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Government; and has he any information as to whether anxieties have been raised in France similar to those raised in the United Kingdom?

Viscount Goschen: Yes, my Lords. We are continually in touch with the French authorities on these matters. They have security concerns as indeed we do. That is why we have decided on certain levels of measures. It is important to recognise that a number of authorities believe that there is also a considerable risk of attack from the French side as well as from the British side.

Lord Harris of Greenwich: My Lords, is the noble Viscount aware that the question of the role of the Kent police is highly relevant in relation to the case that was put to him by his noble friend Lord Boyd-Carpenter, who talked about the vulnerability of the tunnel? Is the Minister aware that the Select Committee of this House recommended specifically that the Kent police should be members of the safety authority? For some mysterious reason the Department of Transport would not accept that recommendation. Will he agree that it might be a good idea, in the light of general public concern on this matter, to look at that question again? It seems odd that the Fire Service is represented on that committee but that the police are not.

Secondly, on the matter of preparation for dealing with potential terrorist problems, is it not desirable, quite apart from getting reports from the two companies, to get one from the people who have direct experience; namely, the anti-terrorism branch of Scotland Yard?

Viscount Goschen: My Lords, as I have indicated, the particular division of my department which deals with transport security issues liaises with the security services, the police and other bodies as it thinks fit to determine levels of threat, levels of vulnerability and how to go about preventing any attack.

The noble Lord referred again to the role of the Kent police. The Kent police are very important in that area and they have a particular role to play. I will investigate further the references that the noble Lord brought to my attention. If the noble Lord will permit me, I will write to him on the subject.

Lord Merlyn-Rees: My Lords, the Statement today, based on a PNQ in another place, has arisen because the Observer newspaper did what it did. Does the sub-department in the Department of Transport for which the Minister is responsible ever check to see that what Parliament intended is carried out; or do we have to wait for newspapers to do this from time to time?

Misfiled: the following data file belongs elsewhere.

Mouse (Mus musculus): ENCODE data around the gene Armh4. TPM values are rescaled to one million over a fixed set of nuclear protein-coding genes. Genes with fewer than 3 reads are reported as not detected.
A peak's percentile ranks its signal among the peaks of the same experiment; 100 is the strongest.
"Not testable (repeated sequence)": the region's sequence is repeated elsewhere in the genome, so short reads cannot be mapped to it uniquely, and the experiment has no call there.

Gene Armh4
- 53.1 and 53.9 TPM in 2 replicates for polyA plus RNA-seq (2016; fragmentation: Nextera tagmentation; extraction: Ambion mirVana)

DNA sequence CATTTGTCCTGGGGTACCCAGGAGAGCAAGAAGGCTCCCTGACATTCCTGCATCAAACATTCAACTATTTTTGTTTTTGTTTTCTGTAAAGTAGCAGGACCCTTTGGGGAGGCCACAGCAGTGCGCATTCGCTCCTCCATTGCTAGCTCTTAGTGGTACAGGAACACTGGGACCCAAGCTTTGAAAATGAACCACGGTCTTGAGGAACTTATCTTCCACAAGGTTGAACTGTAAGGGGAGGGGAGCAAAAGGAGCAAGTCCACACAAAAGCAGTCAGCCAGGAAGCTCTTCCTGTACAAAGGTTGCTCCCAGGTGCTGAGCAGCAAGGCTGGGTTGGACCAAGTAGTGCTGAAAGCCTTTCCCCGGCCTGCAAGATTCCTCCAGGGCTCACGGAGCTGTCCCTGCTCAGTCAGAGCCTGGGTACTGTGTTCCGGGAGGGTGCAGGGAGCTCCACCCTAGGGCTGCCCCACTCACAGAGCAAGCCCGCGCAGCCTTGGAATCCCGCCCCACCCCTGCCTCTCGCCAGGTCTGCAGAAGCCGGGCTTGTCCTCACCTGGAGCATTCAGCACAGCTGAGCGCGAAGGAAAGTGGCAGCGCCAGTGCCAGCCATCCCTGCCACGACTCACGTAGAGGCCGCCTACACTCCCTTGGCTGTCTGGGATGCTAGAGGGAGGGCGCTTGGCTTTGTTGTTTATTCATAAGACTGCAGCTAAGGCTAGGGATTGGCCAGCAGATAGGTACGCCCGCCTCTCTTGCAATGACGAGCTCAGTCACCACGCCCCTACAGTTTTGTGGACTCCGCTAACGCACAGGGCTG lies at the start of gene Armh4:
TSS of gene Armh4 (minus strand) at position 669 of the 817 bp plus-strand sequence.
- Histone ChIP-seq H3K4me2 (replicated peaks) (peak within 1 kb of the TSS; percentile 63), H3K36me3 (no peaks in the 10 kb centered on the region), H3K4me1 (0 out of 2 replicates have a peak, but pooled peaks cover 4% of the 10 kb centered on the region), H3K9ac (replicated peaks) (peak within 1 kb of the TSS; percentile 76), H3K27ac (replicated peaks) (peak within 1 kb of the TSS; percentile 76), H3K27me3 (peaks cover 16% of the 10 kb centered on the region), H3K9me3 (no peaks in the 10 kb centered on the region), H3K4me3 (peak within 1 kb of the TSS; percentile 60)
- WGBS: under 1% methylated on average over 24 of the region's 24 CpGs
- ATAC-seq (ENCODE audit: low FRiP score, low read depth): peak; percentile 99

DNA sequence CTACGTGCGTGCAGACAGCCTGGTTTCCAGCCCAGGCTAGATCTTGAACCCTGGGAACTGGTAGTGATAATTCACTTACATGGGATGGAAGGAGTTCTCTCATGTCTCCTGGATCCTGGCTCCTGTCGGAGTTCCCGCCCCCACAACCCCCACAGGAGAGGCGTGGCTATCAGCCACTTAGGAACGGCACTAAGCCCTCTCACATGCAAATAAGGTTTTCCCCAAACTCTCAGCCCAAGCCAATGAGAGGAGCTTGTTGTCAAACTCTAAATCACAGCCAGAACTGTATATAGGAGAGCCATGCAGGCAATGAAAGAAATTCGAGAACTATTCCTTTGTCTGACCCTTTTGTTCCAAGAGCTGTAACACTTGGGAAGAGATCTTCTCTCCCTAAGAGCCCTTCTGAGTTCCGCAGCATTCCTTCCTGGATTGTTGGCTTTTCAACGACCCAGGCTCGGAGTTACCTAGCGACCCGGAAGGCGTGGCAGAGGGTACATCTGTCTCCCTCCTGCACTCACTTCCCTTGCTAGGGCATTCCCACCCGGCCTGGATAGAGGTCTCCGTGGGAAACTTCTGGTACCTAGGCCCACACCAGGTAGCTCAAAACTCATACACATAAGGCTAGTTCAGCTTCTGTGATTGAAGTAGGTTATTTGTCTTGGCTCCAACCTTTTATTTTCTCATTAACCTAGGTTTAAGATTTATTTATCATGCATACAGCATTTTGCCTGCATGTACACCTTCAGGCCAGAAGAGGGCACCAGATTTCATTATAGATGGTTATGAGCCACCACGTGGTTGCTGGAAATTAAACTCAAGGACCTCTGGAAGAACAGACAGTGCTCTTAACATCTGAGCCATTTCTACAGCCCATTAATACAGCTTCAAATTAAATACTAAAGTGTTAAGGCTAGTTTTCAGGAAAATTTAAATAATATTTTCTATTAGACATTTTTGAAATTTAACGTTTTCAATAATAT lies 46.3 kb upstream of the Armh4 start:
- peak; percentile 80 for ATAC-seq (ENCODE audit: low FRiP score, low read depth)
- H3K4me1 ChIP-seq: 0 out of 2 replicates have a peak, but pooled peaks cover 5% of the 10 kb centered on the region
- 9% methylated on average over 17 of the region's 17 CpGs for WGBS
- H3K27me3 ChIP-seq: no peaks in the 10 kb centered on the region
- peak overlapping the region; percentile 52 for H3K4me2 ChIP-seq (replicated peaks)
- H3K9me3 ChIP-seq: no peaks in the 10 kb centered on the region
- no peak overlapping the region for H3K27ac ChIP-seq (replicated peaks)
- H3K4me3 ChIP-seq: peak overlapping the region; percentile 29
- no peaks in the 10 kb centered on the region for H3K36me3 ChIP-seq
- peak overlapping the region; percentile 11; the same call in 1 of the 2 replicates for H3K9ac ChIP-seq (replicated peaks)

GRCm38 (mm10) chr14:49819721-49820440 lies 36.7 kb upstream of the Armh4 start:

Viscount Goschen: No, my Lords. As with aviation security, my department makes announced and unannounced visits; it checks security regimes by means of unannounced exercises.

Lord Strabolgi: My Lords, apart from terrorism, I understand that two outbreaks of fire have been reported. Can the noble Viscount say whether he knows

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anything about the causes of those fires and what is being done to increase precautions against such incidents?

Viscount Goschen: No, my Lords, for the moment I cannot give the noble Lord the information that he asks. I will investigate the reference to the fires that he mentioned and I will make sure that he is made fully aware of the causes once the investigation is complete.

Lord Dixon-Smith: My Lords, I hesitate to introduce a slightly different slant to this question—still less do I wish to get into a debate as to whether I am pro or against Europe—but there is a different angle to this issue which I hope might just be considered. We live in an age when travelling is more and more common; we all do it increasingly. I hope that the time will come when a journey from Waterloo to Paris might be regarded as no more than a journey from Westminster to Green Park or St. James's Park on the London Underground. I am bound to say that I would regard an explosion in that tunnel as being at least as dangerous as an explosion in the Channel Tunnel and just as damaging to everybody's prestige. I hope that we shall not go overboard on the one without having regard to the fact that there is a wider implication.

Viscount Goschen: My Lords, I quite agree that my noble friend has made a very valuable point. He has highlighted the difference between vulnerability and threat levels.

Lord Sefton of Garston: My Lords, during the passage of the Bill a question was raised about the carrying of insurance for the tunnel. The Government refused an amendment that sought to make sure that the Channel Tunnel company would insure the tunnel against any possible risk. Can the Minister tell the House —and if not, perhaps he can put a reply in the Library—what insurance is carried in regard to the tunnel, who carries the risk and whether or not the people who are alleged to carry the risk have sufficient assets to meet any claim?